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And here we are again, trying to bring you a couple of laughs.
Our superhero Webster continues his pursuit for the best client, and we all know that he’s quite far from it yet, right? :)
We have two more short stories of Webster’s life (which is kind of similar to ours, huh?) brought to life by Jamie Sale! We’ll be talking about crazy measurement units and clients who want to be web designers.
So, Let’s rock!
So, if it were you, how would you respond? I’ll explain what works for me in these situations and if you are in a good mood, please share your experiences with us in the comments.
With so many responsive designs, and a lot of other crazy and unpredictable screen resolutions out there, your safe bet is: Design fluid, responsive layouts, then the size doesn’t matter.
I know that your client may say crazy things like “I want it 10 inches tall” and you could actually try to convert this to pixels (tip: you use DPI for this conversion), but in real life what really matters is the best format for each output.
Think about how people are still trying ad formats for mobile, and in the meantime desktop ads are changing too (like google punishing “above the fold” ads). Maybe we’ll experience different formats every day. That’s why people want different ads for different devices, using the same ad as you would for a desktop based site won’t give you the same results.
So the real topic being discussed here is not about “Pixels versus inches” (since we all know that inches aren’t the best to work with as a measurement on the web). The discussion is about “Pixels? Fluid? Responsive?”. Maybe you should try to explain these concepts to your client, dear Padawan. Actually soon there will be no absolute measurement on web.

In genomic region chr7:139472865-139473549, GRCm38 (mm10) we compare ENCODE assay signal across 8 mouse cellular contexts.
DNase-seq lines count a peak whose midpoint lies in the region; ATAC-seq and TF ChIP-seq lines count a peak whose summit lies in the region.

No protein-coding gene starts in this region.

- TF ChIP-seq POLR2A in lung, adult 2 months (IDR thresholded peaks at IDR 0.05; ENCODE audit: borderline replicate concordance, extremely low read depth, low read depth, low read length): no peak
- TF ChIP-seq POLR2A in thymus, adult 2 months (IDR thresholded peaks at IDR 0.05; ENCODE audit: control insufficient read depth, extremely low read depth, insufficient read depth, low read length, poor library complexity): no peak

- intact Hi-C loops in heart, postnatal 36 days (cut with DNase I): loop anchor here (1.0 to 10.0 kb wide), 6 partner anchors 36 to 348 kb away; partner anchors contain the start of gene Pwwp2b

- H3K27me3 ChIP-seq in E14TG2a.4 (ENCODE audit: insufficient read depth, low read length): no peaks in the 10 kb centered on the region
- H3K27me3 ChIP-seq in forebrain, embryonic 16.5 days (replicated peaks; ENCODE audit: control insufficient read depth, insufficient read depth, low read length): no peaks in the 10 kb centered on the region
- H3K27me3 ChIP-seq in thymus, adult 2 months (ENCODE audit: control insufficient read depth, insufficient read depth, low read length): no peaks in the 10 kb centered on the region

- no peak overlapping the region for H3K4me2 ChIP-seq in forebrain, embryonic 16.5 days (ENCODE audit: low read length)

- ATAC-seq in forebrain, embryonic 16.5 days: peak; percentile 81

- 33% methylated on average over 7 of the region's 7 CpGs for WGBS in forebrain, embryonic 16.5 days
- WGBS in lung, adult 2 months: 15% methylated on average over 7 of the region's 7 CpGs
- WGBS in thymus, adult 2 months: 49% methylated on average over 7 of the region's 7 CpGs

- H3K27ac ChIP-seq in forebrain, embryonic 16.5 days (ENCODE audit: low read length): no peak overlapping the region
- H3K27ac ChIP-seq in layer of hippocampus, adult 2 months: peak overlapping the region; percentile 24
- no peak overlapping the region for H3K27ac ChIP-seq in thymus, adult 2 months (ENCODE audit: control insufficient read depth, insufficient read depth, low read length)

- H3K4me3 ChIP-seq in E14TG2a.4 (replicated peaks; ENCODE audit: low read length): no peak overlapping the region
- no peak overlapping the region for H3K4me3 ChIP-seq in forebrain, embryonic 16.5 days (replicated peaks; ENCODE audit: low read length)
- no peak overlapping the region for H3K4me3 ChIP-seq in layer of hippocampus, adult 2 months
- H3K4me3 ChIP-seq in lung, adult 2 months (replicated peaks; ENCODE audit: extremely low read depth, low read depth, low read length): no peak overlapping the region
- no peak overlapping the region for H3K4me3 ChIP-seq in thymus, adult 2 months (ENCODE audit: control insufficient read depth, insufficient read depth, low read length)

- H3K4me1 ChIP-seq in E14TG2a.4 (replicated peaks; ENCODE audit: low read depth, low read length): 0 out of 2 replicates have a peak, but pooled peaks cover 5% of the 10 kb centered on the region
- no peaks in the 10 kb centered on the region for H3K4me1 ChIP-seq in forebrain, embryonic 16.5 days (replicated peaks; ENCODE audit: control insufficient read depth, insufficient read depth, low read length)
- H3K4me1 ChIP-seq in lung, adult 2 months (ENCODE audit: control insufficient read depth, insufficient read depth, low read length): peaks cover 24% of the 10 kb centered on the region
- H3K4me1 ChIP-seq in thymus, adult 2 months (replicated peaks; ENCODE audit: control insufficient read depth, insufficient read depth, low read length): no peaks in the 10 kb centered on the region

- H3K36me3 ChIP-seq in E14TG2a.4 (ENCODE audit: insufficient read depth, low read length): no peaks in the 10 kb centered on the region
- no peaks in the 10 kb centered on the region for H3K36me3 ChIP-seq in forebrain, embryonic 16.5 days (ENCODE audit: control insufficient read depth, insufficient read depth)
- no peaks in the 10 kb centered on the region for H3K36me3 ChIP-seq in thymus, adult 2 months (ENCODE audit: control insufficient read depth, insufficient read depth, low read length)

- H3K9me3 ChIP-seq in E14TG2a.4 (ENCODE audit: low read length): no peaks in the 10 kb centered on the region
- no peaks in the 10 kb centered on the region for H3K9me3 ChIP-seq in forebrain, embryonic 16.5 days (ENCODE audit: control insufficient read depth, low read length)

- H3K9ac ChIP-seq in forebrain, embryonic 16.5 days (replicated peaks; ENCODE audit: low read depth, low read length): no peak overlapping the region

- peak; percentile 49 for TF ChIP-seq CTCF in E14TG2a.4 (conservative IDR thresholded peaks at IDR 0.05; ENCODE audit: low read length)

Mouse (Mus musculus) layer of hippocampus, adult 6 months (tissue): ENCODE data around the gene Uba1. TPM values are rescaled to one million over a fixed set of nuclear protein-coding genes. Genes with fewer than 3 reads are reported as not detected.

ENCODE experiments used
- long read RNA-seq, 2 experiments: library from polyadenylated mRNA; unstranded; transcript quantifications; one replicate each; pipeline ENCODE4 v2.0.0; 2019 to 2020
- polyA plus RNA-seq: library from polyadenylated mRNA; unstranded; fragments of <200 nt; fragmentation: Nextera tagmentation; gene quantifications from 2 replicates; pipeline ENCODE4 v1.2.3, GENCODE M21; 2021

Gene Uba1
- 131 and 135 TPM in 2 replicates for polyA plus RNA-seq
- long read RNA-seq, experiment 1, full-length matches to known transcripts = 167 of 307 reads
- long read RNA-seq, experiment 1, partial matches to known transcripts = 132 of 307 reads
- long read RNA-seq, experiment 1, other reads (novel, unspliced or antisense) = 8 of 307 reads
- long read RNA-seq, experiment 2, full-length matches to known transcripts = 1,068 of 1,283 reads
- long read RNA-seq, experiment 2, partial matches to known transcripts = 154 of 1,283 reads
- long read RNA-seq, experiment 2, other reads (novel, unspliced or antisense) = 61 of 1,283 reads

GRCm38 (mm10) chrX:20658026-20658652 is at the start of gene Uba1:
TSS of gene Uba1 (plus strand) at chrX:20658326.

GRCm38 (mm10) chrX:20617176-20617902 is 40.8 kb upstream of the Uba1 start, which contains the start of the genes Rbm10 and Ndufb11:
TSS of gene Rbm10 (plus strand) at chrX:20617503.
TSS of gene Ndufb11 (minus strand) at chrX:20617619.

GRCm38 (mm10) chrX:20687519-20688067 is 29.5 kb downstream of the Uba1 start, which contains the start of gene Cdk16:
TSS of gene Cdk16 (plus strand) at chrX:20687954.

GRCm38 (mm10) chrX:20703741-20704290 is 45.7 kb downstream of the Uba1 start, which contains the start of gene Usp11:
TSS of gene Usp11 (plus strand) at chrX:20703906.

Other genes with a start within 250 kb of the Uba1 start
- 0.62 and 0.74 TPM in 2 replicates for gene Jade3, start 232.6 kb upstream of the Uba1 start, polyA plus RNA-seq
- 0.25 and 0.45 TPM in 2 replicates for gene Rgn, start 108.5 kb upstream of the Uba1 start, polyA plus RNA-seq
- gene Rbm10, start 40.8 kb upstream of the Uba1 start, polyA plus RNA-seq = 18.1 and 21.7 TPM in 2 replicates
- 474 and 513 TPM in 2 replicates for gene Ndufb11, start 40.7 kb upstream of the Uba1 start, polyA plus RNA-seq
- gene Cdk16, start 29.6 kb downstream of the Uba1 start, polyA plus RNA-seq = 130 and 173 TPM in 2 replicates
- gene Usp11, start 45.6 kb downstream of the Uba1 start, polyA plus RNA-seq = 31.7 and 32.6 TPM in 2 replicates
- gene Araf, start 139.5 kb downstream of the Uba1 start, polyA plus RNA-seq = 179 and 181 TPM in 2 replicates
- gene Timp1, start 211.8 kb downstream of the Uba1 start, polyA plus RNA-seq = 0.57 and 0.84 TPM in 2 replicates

Actually, simple tools like Word, PowerPoint and Paint may be good to share an idea. For some users they are good to help express themselves better and help you as developer understand which work flow will work better and maybe even play with those simple tools to show the client that you understand how they process things.
But whenever your client shows up with a .doc file you must tell him what it is: just a sketch. You may (actually should) consider his ideas, but let them know it doesn’t save any development time (maybe save you re-work hours).
I’ve had a client that really thought that I just pasted his .ppt file into an html file and everything was good. He didn’t even notice that what I used from his file was just the basic structure.
Those tools aren’t good to do real design so don’t let anyone waste too much time creating complex things using them thinking that it’s useful. If it has more than three colors in it, it’s a waste of time.
We all know that there’s a lot of other things that should be done before we can call it a website. But does the client?
You could explain your whole development process and where each tool is used, and where they definitely aren’t. Here is mine:
This is the main idea, but you could even break “Design” and “Code” steps down to show how much work is required to complete the project.
Have you seen something like this? Do you have any fun stories to share? We’re waiting for cool stories to publish next month!
Just go on and comment! :)
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I'm a web designer and entrepreneur from Itajubá (MG), Brasil. I love writing about obscure topics and doing some cool stuff. And also I do some FREE stuff, check it out: http://www.roch.com.br/